Submitted by Anonymous (not registered) on Tue, 2006-02-28 20:21.
before the drop line you could do this: iptables -A SSH_CHECK -m recent --update --seconds 60 --hitcount 4 --name SSH -j LOG --log-prefix "SSH Flood: " --log-level info -xaeth
Submitted by Anonymous (not registered) on Tue, 2006-02-21 04:14.

I have successfully used "Another approach" on several of my systems. But i have one 4-processor AMD system running a 64-bit kernel.

Apparently, on that specific system with kernels around 2.6.8 (say a Debian stock kernel) or so, this recipe causes a crash after about 25 days.

It may be fixed around 2.6.12, so with a newer kernel you'd probably be in ok shape.

Submitted by Anonymous (not registered) on Mon, 2006-02-20 16:50.
And this iptables solution is far much better than anything else I've found yet. I can't predict who and from where the attack is. It could be a windows machine on a dial-up. So permanent blacklisting isn't an option. iptables allows me to block them temporarily and that's much better. :-)
Submitted by Anonymous (not registered) on Mon, 2006-02-20 14:20.
This will watch and if there are more than 3 ssh connections within a 60
second span, new ssh connections will be rate limited. Existing connections
are unaffected, and anything in your white list is unaffected. You can still
make new SSH connections, though it takes a lot longer for the session to come
up.

iptables -N ALLOWED
# accept already establed and related connections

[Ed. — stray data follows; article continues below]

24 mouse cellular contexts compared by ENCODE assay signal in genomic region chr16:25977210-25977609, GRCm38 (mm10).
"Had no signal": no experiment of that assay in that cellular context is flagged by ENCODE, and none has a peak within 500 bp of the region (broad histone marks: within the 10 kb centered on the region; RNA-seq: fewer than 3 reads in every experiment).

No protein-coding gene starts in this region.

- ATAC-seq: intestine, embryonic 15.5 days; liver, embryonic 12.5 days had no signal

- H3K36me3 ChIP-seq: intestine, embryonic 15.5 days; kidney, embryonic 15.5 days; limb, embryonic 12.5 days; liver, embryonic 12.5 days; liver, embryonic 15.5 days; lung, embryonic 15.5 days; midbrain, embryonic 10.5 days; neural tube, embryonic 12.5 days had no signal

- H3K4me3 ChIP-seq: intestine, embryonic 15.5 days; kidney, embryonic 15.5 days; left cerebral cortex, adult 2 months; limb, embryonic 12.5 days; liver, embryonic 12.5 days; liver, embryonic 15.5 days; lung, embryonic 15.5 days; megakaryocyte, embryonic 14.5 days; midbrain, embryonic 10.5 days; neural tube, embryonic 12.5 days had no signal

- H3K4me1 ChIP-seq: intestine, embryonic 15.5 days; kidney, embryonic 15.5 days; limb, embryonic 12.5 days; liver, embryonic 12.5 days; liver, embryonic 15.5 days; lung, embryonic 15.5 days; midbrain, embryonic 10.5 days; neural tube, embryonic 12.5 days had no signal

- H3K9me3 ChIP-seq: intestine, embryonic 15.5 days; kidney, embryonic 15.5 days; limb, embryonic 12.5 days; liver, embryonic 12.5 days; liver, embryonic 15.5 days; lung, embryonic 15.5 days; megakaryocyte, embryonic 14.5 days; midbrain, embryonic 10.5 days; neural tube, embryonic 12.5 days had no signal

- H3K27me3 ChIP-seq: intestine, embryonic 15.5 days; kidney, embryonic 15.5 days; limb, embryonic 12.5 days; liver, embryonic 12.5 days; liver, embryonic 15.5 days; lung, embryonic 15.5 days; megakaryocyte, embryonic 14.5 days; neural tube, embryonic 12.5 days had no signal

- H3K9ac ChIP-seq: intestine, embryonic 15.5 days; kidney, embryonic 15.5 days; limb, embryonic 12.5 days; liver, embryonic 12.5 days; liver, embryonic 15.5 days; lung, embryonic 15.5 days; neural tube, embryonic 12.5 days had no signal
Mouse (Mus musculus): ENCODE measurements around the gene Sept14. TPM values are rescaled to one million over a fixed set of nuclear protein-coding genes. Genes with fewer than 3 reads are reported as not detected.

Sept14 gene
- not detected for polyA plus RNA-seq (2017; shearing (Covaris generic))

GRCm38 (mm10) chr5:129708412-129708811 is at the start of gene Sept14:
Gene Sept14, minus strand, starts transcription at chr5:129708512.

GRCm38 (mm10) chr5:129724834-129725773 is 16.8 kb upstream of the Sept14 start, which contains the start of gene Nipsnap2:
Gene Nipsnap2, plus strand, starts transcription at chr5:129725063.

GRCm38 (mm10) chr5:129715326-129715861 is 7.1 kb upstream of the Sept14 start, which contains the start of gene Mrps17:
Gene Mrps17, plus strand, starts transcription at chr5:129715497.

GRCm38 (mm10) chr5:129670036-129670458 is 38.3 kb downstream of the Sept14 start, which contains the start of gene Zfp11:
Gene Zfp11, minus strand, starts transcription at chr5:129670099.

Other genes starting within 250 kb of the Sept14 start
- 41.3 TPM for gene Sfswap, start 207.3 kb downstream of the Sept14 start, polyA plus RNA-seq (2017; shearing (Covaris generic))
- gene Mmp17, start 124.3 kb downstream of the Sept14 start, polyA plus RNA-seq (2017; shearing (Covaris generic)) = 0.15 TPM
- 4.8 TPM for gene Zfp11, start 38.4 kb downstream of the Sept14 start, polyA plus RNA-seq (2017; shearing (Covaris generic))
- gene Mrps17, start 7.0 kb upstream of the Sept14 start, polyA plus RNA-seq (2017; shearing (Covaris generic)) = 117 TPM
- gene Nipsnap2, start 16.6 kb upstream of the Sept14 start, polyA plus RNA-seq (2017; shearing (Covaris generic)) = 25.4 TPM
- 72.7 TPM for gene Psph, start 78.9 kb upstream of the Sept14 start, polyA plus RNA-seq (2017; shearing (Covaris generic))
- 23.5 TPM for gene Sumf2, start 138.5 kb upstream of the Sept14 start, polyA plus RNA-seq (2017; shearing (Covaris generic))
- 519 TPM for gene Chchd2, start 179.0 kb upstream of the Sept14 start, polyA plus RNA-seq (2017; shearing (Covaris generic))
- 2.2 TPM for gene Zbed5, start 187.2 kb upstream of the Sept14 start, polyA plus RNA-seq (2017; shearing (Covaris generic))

iptables -A INPUT -i eth0 -m state --state RELATED,ESTABLISHED -j ACCEPT
# don't rate limit ssh from the following
iptables -A INPUT -s $WHITE_LIST_IP_ADDRESS -p tcp -m tcp --dport 22 -j ACCEPT
# rate limit on excessive ssh connections
iptables -A INPUT -i eth0 -p tcp -m tcp --dport 22 -j ALLOWED
# rate limiting
iptables -A ALLOWED -p tcp -m state --state RELATED,ESTABLISHED -j ACCEPT
iptables -A ALLOWED -p tcp -m tcp --tcp-flags SYN,RST,ACK SYN -m limit --limit 3/min --limit-burst 3 -j ACCEPT
iptables -A ALLOWED -p tcp -j LOG --log-tcp-options --log-ip-options --log-prefix " DROP RATE_LIMIT "
iptables -A ALLOWED -p tcp -j REJECT --reject-with icmp-port-unreachable


Obviously you would need to integrate this into your existing iptables config.
I personally use iptables-save / iptables-restore to keep and edit my
configuration.
Submitted by Anonymous (not registered) on Mon, 2006-02-20 10:32.
One of the benefits of running Debian Sarge is the ability to run servers without too much change, and also the ability to apt-get packages. This allows one to run servers and other services without worrying about and manually tracking security updates. Simply cronning apt-get update/upgrade nightly, plus manually checking for packages that fail --assume-yes (trivial) regularly allows one to keep a system up to date for patches and for security issues.